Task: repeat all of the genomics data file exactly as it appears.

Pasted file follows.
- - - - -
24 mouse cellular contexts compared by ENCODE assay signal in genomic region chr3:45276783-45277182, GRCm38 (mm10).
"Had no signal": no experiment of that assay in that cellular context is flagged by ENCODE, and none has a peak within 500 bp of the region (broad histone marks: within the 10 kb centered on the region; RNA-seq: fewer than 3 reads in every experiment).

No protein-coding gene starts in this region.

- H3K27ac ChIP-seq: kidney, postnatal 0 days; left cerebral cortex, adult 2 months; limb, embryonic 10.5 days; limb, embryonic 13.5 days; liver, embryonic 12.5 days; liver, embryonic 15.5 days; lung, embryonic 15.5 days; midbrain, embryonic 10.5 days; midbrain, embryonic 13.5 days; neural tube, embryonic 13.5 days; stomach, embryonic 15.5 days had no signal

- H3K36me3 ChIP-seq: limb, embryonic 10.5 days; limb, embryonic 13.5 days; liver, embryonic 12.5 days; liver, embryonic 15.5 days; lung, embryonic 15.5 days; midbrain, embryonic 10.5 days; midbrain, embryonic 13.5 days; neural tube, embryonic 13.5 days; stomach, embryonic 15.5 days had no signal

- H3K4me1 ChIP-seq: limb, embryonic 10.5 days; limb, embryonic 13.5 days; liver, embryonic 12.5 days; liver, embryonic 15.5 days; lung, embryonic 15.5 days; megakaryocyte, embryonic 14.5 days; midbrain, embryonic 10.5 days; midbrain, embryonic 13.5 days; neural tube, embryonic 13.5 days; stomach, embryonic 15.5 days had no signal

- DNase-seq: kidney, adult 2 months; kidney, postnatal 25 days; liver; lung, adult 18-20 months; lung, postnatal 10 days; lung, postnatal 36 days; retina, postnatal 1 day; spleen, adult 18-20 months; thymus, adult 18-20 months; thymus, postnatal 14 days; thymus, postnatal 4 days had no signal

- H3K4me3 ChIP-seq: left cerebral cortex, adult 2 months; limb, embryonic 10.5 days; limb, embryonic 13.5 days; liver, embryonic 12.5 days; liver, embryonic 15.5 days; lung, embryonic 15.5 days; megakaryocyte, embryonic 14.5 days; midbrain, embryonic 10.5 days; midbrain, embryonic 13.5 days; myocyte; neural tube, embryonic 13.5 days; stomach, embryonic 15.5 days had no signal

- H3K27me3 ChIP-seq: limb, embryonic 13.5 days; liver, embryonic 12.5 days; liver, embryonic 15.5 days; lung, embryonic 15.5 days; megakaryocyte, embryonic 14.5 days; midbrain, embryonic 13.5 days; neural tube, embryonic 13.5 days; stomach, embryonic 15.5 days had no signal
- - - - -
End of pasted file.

24 mouse cellular contexts compared by ENCODE assay signal in genomic region chr3:45276783-45277182, GRCm38 (mm10).
"Had no signal": no experiment of that assay in that cellular context is flagged by ENCODE, and none has a peak within 500 bp of the region (broad histone marks: within the 10 kb centered on the region; RNA-seq: fewer than 3 reads in every experiment).

No protein-coding gene starts in this region.

- H3K27ac ChIP-seq: kidney, postnatal 0 days; left cerebral cortex, adult 2 months; limb, embryonic 10.5 days; limb, embryonic 13.5 days; liver, embryonic 12.5 days; liver, embryonic 15.5 days; lung, embryonic 15.5 days; midbrain, embryonic 10.5 days; midbrain, embryonic 13.5 days; neural tube, embryonic 13.5 days; stomach, embryonic 15.5 days had no signal

- H3K36me3 ChIP-seq: limb, embryonic 10.5 days; limb, embryonic 13.5 days; liver, embryonic 12.5 days; liver, embryonic 15.5 days; lung, embryonic 15.5 days; midbrain, embryonic 10.5 days; midbrain, embryonic 13.5 days; neural tube, embryonic 13.5 days; stomach, embryonic 15.5 days had no signal

- H3K4me1 ChIP-seq: limb, embryonic 10.5 days; limb, embryonic 13.5 days; liver, embryonic 12.5 days; liver, embryonic 15.5 days; lung, embryonic 15.5 days; megakaryocyte, embryonic 14.5 days; midbrain, embryonic 10.5 days; midbrain, embryonic 13.5 days; neural tube, embryonic 13.5 days; stomach, embryonic 15.5 days had no signal

- DNase-seq: kidney, adult 2 months; kidney, postnatal 25 days; liver; lung, adult 18-20 months; lung, postnatal 10 days; lung, postnatal 36 days; retina, postnatal 1 day; spleen, adult 18-20 months; thymus, adult 18-20 months; thymus, postnatal 14 days; thymus, postnatal 4 days had no signal

- H3K4me3 ChIP-seq: left cerebral cortex, adult 2 months; limb, embryonic 10.5 days; limb, embryonic 13.5 days; liver, embryonic 12.5 days; liver, embryonic 15.5 days; lung, embryonic 15.5 days; megakaryocyte, embryonic 14.5 days; midbrain, embryonic 10.5 days; midbrain, embryonic 13.5 days; myocyte; neural tube, embryonic 13.5 days; stomach, embryonic 15.5 days had no signal

- H3K27me3 ChIP-seq: limb, embryonic 13.5 days; liver, embryonic 12.5 days; liver, embryonic 15.5 days; lung, embryonic 15.5 days; megakaryocyte, embryonic 14.5 days; midbrain, embryonic 13.5 days; neural tube, embryonic 13.5 days; stomach, embryonic 15.5 days had no signal